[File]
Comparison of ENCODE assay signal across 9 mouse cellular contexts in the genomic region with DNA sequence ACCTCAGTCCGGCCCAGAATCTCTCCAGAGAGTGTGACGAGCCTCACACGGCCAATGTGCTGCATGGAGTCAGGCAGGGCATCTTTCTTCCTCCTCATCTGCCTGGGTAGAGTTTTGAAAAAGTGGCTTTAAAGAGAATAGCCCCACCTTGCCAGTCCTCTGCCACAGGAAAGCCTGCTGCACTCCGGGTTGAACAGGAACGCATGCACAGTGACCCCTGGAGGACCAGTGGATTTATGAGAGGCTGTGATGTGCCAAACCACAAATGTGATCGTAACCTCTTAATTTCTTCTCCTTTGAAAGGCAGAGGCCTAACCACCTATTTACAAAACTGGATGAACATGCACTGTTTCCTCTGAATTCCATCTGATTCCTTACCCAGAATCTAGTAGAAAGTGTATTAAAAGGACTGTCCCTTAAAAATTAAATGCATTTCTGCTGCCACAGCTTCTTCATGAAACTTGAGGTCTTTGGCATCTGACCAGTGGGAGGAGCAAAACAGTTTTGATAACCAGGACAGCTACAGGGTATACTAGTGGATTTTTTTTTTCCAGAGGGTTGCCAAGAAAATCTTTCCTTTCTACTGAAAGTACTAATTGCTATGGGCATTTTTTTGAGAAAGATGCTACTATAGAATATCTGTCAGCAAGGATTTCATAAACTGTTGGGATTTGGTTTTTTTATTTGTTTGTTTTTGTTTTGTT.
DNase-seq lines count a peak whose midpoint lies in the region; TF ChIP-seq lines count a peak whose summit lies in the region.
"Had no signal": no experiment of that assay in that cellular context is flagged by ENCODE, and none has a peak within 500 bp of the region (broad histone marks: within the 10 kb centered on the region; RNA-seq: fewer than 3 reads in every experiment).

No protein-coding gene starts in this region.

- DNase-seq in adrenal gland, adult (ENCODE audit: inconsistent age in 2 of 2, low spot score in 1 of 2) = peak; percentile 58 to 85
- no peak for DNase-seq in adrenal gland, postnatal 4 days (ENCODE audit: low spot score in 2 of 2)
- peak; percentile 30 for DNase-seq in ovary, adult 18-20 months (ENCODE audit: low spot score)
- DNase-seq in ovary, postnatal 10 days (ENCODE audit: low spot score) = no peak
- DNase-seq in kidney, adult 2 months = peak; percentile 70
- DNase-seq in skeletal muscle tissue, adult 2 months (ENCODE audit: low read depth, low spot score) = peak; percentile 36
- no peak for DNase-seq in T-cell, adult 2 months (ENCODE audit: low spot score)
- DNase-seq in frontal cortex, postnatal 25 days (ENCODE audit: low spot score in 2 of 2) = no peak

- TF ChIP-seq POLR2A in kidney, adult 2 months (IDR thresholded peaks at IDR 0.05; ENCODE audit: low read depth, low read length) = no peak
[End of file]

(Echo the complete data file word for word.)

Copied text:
Comparison of ENCODE assay signal across 9 mouse cellular contexts in the genomic region with DNA sequence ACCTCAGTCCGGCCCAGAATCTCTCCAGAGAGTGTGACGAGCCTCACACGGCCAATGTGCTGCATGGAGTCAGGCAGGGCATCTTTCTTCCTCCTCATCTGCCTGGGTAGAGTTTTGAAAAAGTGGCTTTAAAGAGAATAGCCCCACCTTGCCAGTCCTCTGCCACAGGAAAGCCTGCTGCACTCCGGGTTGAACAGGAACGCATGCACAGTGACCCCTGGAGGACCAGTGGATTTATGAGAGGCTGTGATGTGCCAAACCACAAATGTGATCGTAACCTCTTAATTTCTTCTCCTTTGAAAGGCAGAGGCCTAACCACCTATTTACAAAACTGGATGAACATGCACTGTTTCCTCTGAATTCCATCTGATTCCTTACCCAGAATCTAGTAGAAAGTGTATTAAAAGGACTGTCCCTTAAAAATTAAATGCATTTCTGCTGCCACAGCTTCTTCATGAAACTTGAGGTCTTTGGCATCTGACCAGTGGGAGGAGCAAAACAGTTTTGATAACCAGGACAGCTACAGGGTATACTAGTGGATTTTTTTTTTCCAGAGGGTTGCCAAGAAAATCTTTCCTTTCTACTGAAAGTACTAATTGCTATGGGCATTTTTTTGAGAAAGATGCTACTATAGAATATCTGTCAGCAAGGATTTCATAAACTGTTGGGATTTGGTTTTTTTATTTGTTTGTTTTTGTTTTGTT.
DNase-seq lines count a peak whose midpoint lies in the region; TF ChIP-seq lines count a peak whose summit lies in the region.
"Had no signal": no experiment of that assay in that cellular context is flagged by ENCODE, and none has a peak within 500 bp of the region (broad histone marks: within the 10 kb centered on the region; RNA-seq: fewer than 3 reads in every experiment).

No protein-coding gene starts in this region.

- DNase-seq in adrenal gland, adult (ENCODE audit: inconsistent age in 2 of 2, low spot score in 1 of 2) = peak; percentile 58 to 85
- no peak for DNase-seq in adrenal gland, postnatal 4 days (ENCODE audit: low spot score in 2 of 2)
- peak; percentile 30 for DNase-seq in ovary, adult 18-20 months (ENCODE audit: low spot score)
- DNase-seq in ovary, postnatal 10 days (ENCODE audit: low spot score) = no peak
- DNase-seq in kidney, adult 2 months = peak; percentile 70
- DNase-seq in skeletal muscle tissue, adult 2 months (ENCODE audit: low read depth, low spot score) = peak; percentile 36
- no peak for DNase-seq in T-cell, adult 2 months (ENCODE audit: low spot score)
- DNase-seq in frontal cortex, postnatal 25 days (ENCODE audit: low spot score in 2 of 2) = no peak

- TF ChIP-seq POLR2A in kidney, adult 2 months (IDR thresholded peaks at IDR 0.05; ENCODE audit: low read depth, low read length) = no peak